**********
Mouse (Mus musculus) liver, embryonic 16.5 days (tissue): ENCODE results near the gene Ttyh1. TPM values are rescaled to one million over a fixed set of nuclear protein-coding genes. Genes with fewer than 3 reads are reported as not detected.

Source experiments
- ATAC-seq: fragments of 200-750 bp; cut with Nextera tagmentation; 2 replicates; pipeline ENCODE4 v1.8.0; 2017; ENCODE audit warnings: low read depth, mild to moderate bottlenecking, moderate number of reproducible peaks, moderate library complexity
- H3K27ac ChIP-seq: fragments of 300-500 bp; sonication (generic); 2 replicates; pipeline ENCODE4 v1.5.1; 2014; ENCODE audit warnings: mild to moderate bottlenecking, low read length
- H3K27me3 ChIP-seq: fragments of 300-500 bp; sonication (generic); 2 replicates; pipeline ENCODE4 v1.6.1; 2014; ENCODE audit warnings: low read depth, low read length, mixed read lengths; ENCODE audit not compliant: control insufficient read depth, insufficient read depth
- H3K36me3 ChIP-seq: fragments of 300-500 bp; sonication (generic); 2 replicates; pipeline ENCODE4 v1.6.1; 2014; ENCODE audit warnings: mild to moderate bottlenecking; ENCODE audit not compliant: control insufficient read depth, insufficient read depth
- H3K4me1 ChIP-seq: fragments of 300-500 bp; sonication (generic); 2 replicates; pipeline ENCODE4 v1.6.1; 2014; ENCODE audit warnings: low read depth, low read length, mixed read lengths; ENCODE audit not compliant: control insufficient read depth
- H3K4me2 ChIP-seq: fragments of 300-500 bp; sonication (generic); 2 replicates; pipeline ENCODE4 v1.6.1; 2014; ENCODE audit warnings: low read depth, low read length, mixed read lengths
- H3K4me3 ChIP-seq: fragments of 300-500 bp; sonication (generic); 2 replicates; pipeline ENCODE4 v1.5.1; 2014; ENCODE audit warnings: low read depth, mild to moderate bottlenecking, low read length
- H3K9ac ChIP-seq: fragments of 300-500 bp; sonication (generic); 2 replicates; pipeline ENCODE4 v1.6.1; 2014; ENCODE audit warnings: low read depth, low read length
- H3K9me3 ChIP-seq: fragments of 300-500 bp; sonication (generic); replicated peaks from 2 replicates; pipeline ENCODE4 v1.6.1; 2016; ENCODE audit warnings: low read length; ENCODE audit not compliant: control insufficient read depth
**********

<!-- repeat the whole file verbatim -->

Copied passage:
Mouse (Mus musculus) liver, embryonic 16.5 days (tissue): ENCODE results near the gene Ttyh1. TPM values are rescaled to one million over a fixed set of nuclear protein-coding genes. Genes with fewer than 3 reads are reported as not detected.

Source experiments
- ATAC-seq: fragments of 200-750 bp; cut with Nextera tagmentation; 2 replicates; pipeline ENCODE4 v1.8.0; 2017; ENCODE audit warnings: low read depth, mild to moderate bottlenecking, moderate number of reproducible peaks, moderate library complexity
- H3K27ac ChIP-seq: fragments of 300-500 bp; sonication (generic); 2 replicates; pipeline ENCODE4 v1.5.1; 2014; ENCODE audit warnings: mild to moderate bottlenecking, low read length
- H3K27me3 ChIP-seq: fragments of 300-500 bp; sonication (generic); 2 replicates; pipeline ENCODE4 v1.6.1; 2014; ENCODE audit warnings: low read depth, low read length, mixed read lengths; ENCODE audit not compliant: control insufficient read depth, insufficient read depth
- H3K36me3 ChIP-seq: fragments of 300-500 bp; sonication (generic); 2 replicates; pipeline ENCODE4 v1.6.1; 2014; ENCODE audit warnings: mild to moderate bottlenecking; ENCODE audit not compliant: control insufficient read depth, insufficient read depth
- H3K4me1 ChIP-seq: fragments of 300-500 bp; sonication (generic); 2 replicates; pipeline ENCODE4 v1.6.1; 2014; ENCODE audit warnings: low read depth, low read length, mixed read lengths; ENCODE audit not compliant: control insufficient read depth
- H3K4me2 ChIP-seq: fragments of 300-500 bp; sonication (generic); 2 replicates; pipeline ENCODE4 v1.6.1; 2014; ENCODE audit warnings: low read depth, low read length, mixed read lengths
- H3K4me3 ChIP-seq: fragments of 300-500 bp; sonication (generic); 2 replicates; pipeline ENCODE4 v1.5.1; 2014; ENCODE audit warnings: low read depth, mild to moderate bottlenecking, low read length
- H3K9ac ChIP-seq: fragments of 300-500 bp; sonication (generic); 2 replicates; pipeline ENCODE4 v1.6.1; 2014; ENCODE audit warnings: low read depth, low read length
- H3K9me3 ChIP-seq: fragments of 300-500 bp; sonication (generic); replicated peaks from 2 replicates; pipeline ENCODE4 v1.6.1; 2016; ENCODE audit warnings: low read length; ENCODE audit not compliant: control insufficient read depth